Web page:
There have been at least six significant movements for Peaks to secede from the city of Portland: in 1883, 1922, 1948, 1955, 1992, and another effort in the period 2004 to 2011. The most recent effort grew out of a revaluation of all properties in the municipality, when average property taxes on Peaks Island increased by over 200 percent. Shortly thereafter, a group of island residents organized a committee to investigate seceding from Portland and forming a separate town. A successful petition drive put the issue to an island-wide vote on June 13, 2006. Of a total of 683 votes, over 57 percent were in favor of further exploring the secession option.
The Portland City Council unanimously opposed secession. The council and the secession group, after arguing over whether to hold talks in public or private, failed to negotiate any terms. In February 2007 the secession group obtained sponsorship for legislation in the Maine State Legislature that would formally incorporate the Town of Peaks Island, subject to a successful referendum. After vigorous debate, the bill was narrowly tabled, and considered "Dead" in committee on May 14, 2007.
As a result of the secession fight, and with urging from state legislators, the Portland City Council agreed on May 21, 2007 to create a seven-member Peaks Island Council that would provide input about island matters directly to members of the city council. But in 2010 most members of the Peaks Island Council resigned, expressing frustration about Portland's perceived unwillingness to work with them, and with only write-in candidates taking the vacant seats the Council has ceased to fulfill its function. Ongoing discussions between the Council's former Chair and city officials about establishing some degree of autonomy, such as creating a village corporation within the city, have been unproductive.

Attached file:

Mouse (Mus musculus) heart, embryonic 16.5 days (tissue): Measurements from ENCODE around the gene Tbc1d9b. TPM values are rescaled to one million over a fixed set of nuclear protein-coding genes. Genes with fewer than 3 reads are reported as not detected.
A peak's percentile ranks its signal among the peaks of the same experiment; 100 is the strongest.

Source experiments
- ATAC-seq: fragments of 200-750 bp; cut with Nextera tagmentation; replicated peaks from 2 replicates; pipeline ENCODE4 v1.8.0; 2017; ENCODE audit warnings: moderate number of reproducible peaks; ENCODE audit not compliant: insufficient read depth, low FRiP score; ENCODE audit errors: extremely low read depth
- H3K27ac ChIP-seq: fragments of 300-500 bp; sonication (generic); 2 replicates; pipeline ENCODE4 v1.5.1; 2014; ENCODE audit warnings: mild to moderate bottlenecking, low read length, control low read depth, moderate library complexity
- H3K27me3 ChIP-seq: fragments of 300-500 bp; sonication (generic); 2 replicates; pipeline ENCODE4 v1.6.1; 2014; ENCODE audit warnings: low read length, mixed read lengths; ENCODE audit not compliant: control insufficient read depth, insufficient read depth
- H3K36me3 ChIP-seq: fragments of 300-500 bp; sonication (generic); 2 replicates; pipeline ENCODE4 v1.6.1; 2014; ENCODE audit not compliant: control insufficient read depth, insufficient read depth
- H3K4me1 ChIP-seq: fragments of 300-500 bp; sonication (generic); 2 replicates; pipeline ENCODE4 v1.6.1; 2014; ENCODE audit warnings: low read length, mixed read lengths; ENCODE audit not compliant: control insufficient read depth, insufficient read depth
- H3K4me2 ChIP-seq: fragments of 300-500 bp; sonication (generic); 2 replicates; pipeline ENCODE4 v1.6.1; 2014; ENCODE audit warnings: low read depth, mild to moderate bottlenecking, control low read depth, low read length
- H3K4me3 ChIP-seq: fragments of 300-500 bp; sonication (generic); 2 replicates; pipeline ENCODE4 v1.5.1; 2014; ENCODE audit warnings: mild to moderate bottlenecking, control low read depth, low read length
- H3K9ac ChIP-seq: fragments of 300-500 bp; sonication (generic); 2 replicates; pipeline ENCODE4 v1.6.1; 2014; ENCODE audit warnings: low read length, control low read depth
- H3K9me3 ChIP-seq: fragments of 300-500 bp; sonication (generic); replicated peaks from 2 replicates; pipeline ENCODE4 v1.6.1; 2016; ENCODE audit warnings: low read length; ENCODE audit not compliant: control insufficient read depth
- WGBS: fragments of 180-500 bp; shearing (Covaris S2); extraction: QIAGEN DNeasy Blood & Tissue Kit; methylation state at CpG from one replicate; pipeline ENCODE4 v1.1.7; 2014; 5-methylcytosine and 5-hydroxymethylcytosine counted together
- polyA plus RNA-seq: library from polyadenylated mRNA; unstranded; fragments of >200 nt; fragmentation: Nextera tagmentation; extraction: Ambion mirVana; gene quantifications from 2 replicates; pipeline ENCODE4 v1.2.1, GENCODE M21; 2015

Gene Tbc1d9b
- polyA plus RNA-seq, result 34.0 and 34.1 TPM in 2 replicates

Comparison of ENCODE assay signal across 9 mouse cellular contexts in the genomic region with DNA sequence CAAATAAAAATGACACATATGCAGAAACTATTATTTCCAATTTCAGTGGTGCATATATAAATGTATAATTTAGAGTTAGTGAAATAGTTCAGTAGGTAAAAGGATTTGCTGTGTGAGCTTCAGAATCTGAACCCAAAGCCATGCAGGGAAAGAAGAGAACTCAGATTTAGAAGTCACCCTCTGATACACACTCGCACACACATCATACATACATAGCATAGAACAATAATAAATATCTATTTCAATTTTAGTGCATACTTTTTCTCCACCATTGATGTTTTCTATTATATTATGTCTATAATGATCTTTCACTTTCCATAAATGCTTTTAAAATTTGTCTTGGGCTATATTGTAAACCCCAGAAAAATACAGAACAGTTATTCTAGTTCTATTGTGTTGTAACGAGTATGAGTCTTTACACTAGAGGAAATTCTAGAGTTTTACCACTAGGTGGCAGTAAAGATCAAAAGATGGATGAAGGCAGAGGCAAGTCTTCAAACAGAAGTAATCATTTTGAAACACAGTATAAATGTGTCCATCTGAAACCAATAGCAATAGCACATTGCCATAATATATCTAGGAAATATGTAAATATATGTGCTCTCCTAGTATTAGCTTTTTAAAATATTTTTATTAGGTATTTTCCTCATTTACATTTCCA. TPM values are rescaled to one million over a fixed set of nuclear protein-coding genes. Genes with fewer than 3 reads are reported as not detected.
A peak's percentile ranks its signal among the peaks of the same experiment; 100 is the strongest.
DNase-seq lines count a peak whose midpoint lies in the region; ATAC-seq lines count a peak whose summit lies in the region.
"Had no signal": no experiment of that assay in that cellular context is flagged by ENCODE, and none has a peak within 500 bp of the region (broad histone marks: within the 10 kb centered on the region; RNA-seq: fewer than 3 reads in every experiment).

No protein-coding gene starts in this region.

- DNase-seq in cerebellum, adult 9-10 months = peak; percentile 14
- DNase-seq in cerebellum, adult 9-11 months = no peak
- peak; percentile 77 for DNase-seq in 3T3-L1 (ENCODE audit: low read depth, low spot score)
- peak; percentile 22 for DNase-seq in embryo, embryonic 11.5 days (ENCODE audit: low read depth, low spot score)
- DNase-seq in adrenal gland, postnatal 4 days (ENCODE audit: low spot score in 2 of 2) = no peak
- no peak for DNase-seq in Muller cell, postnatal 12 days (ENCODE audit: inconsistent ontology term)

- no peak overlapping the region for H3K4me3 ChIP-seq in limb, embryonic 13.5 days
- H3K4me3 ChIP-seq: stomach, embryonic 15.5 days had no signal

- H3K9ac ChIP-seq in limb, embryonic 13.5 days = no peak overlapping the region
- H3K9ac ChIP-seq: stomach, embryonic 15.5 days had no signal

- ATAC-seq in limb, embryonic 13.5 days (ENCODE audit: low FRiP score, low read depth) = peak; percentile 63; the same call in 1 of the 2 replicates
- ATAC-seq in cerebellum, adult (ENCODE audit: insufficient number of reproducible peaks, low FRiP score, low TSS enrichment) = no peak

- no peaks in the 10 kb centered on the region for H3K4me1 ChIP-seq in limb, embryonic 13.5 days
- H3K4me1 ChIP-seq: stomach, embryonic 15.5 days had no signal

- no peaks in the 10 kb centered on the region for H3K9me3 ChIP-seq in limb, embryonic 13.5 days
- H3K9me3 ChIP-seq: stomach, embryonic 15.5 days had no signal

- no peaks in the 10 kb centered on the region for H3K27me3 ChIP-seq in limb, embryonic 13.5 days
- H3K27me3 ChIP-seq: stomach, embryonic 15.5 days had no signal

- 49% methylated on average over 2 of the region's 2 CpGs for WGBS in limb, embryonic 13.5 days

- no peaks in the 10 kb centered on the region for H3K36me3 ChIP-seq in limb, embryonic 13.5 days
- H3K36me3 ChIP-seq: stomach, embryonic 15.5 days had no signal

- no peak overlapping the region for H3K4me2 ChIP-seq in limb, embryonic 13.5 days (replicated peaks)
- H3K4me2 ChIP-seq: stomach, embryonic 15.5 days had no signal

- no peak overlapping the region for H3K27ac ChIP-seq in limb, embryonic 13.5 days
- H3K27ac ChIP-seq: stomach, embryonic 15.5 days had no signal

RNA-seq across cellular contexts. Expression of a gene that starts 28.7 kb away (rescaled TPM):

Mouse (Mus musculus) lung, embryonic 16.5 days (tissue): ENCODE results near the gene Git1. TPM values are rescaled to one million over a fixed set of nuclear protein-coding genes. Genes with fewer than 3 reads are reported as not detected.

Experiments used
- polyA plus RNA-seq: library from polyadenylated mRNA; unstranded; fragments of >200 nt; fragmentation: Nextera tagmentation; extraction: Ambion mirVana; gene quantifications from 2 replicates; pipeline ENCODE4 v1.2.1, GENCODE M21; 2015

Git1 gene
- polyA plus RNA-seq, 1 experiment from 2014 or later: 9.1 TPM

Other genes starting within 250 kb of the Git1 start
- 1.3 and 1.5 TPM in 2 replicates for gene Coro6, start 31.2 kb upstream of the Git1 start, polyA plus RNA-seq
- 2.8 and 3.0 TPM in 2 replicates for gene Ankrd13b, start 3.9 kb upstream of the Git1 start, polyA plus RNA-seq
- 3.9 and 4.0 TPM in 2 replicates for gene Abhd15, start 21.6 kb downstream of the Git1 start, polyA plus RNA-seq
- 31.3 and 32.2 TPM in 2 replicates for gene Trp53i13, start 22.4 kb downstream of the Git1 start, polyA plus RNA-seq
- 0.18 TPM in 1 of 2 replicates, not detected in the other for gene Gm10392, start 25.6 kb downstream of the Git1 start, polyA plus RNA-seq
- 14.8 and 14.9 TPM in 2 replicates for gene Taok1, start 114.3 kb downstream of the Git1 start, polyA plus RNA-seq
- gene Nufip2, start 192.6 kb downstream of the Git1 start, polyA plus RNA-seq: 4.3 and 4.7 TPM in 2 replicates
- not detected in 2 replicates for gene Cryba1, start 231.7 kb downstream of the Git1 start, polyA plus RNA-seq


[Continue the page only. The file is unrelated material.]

As a result of a change in the Maine legislature from Democratic to Republican control, the secession effort regained momentum, with a new bill providing for a January 2012 island-wide vote on secession introduced in 2011. However, hearings showed an apparent lack of consensus among the islanders. The State and Local Government Committee rejected the bill, on the ground that the secession leaders had not followed the legal process: they would need to start over with signature gathering and another referendum.
Golf Cart Taxi Incident